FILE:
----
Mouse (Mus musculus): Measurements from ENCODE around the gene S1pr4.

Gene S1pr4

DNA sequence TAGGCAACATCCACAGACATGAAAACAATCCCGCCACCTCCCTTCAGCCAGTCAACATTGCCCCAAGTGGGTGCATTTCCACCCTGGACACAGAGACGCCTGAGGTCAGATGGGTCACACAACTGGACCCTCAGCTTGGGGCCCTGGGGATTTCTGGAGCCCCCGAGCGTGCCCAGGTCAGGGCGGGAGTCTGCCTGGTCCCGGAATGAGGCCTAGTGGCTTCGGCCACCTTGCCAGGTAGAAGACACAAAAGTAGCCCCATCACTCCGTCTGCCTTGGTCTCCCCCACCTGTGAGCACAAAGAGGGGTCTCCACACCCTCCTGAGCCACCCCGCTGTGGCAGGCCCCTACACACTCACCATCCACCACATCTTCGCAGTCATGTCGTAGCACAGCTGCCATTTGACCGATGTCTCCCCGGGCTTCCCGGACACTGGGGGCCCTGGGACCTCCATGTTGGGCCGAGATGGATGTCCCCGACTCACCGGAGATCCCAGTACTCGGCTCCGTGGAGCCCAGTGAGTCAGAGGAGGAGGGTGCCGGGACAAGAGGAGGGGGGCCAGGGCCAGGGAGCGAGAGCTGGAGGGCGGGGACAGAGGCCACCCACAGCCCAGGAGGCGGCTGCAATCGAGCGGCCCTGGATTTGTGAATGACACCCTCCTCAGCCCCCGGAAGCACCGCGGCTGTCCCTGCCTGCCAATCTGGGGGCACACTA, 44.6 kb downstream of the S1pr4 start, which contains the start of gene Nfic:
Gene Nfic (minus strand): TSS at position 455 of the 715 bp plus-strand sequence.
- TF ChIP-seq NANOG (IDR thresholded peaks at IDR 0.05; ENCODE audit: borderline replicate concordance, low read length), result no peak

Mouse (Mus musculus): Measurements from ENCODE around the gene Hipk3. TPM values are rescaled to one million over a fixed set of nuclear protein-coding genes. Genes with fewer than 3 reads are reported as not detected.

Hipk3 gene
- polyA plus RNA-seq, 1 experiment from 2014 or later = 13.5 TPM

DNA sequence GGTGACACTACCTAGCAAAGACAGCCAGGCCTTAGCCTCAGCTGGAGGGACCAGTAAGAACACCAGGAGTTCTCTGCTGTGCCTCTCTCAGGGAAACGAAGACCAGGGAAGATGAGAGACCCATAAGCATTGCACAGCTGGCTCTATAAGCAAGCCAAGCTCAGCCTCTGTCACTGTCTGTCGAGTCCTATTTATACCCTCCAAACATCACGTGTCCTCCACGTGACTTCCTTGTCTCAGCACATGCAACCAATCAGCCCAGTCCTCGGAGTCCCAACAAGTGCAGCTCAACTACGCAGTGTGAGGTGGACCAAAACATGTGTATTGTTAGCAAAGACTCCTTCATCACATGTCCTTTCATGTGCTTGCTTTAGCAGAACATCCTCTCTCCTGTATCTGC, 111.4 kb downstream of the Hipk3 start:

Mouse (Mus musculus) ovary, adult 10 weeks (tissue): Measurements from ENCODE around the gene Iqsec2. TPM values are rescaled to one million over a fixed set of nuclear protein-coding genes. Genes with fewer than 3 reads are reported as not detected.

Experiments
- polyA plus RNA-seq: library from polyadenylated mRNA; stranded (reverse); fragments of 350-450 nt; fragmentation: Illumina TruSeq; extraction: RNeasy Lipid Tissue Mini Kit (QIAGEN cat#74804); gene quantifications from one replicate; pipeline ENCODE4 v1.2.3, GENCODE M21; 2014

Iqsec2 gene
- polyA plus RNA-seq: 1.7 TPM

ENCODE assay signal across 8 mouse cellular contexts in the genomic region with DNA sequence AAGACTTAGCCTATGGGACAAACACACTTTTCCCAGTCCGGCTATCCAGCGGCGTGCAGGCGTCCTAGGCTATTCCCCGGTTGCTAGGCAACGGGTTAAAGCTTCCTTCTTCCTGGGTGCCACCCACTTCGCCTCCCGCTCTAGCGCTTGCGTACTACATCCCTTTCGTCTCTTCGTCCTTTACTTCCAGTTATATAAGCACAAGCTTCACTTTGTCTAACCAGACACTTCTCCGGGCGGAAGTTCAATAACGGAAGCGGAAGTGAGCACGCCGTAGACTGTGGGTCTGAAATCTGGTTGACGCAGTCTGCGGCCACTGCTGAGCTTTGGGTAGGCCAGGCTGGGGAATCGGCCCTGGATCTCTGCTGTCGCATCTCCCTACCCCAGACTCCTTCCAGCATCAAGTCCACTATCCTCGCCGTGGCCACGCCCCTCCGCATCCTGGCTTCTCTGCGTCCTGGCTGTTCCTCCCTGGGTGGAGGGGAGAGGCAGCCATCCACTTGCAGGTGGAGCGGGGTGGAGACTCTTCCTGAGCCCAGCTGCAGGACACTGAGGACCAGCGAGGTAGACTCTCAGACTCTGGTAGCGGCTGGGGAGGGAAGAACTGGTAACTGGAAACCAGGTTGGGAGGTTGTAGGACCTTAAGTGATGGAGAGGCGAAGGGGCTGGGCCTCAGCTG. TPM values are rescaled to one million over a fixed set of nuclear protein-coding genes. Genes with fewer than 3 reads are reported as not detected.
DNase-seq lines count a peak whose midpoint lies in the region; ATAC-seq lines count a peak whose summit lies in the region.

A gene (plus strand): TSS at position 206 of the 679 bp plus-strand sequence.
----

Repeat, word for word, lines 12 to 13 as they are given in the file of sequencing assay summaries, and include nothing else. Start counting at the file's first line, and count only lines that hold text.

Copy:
- polyA plus RNA-seq: library from polyadenylated mRNA; stranded (reverse); fragments of 350-450 nt; fragmentation: Illumina TruSeq; extraction: RNeasy Lipid Tissue Mini Kit (QIAGEN cat#74804); gene quantifications from one replicate; pipeline ENCODE4 v1.2.3, GENCODE M21; 2014

Iqsec2 gene